Artists with PhDs

Undeterred, I decided to focus on quality over quantity and set about applying the text to my research and practice. Although at first, it could be assumed that the book is just a dry account of educational frameworks (as if there’s such a thing!), it actually sheds a lot of light on critical and reflexive practice for artists in general.

I’d eschewed more specific reading relating to my research as I wanted to begin with a firm foundation of a contextual understanding of my situation, namely the contradictions of visual art practice in academia. Some of the issues are summarised by Mick Wilson in his essay in Artists with PhDs, ‘Four Theses Attempting to Revise the Terms of a Debate’:

‘[H]ow do you assess or examine a PhD?… Should the artwork be assessed in relation to contemporary art practice or be viewed as a thesis in images? Does the theoretical or intellectual investigation take place in relation to practice or through the accompanying text? Does the artwork, like academic research, put forward a hypothesis and demonstrate a mastery of a canon or should the emphasis be placed on technical ability, and if so, how is technical ability judged?’

New knowledge
So far in this blog, I’ve been discussing the ins and outs of making the most of academic research, including the necessary training, but receiving a PhD really comes down to being able to demonstrate three things: 1. a clear understanding of your field, 2. the ability to produce publishable work, and 3. an original contribution to knowledge.

However, the idea of an original contribution to knowledge (or new knowledge) also highlights the difficulties of visual art practice in an academic framework. This is due to the fact that doctoral theses are assessed within the context of the academy, and, as a relatively new course, the PhD in studio art does not yet have the same amount of relevant literature at doctoral level as other subjects. For this reason, it would seem to make sense for any studio practice to be assessed in relation to the contemporary art scene and the theoretical aspect to be judged within the context of art history.

Archival encounters
At the end of the week I’d been invited to a lecture called Archival Encounters II: This Time It’s Pedagogic! The talk was held in a room in the Marks & Spencer archive and focused on the use of archives in research-led teaching. As my previous experience includes gallery interpretation workshops, and I’m a sucker for bad puns, I decided it was perfect for me.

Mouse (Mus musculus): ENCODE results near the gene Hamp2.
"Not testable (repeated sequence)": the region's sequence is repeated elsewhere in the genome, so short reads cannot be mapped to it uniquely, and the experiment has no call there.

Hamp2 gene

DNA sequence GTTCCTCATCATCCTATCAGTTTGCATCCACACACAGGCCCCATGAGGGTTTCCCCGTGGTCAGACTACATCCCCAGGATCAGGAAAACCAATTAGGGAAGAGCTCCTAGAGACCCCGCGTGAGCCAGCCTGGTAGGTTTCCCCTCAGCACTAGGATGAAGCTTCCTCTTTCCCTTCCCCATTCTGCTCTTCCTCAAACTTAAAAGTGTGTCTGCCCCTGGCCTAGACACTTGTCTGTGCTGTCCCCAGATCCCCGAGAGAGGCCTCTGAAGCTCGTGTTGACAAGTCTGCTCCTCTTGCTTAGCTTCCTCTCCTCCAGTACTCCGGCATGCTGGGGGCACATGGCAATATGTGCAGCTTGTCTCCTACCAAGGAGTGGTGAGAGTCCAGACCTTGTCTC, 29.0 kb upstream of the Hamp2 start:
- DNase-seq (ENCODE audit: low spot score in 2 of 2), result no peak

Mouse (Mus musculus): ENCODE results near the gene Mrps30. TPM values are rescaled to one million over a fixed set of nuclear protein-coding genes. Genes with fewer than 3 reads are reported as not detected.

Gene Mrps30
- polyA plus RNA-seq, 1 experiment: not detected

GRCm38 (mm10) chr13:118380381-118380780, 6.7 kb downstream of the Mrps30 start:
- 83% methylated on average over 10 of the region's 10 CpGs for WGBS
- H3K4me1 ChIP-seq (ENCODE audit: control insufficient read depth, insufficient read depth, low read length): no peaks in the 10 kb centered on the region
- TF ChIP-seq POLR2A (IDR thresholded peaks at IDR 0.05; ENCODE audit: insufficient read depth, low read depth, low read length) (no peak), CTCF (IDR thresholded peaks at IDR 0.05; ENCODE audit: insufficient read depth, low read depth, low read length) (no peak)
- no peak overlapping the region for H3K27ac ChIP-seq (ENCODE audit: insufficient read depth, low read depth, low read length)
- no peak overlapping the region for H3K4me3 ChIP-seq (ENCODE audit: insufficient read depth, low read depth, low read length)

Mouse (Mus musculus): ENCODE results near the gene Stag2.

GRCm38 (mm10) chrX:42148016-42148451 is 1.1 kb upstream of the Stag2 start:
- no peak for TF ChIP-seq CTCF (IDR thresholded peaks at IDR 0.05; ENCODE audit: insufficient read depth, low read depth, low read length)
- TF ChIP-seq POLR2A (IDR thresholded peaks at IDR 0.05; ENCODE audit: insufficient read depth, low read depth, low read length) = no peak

The lecture included speakers from various disciplines including English, History and Linguistics and it was interesting to learn how they’d incorporated archives into their lesson and encouraged students to access them independently. For example, Ruth Payne discussed her work with groups on linguistics projects, specifically using the M&S archive as a case study to examine the language of gender in the work environment.

Despite my interest and enthusiasm, up until that point I was struggling to see how I might engage art students with a resource like the M&S archive. However, after the lecture I started to think about the links between British society as reflected in commerce and the art created at that time. I discussed it with the head archivist at the collection and she also seemed keen to pursue it, so it looks like I might have another thing to do soon.


When embarking on a PhD, there are undoubtedly lots of admin procedures and working methodologies to get your head round. Luckily, the university has specialist training and professionalisation courses for people working in academia. As I noted earlier, the course is a juggling act of practice, theory, teaching, and admin, not to mention finding time for a social life and maybe some sleep.

Starting your research degree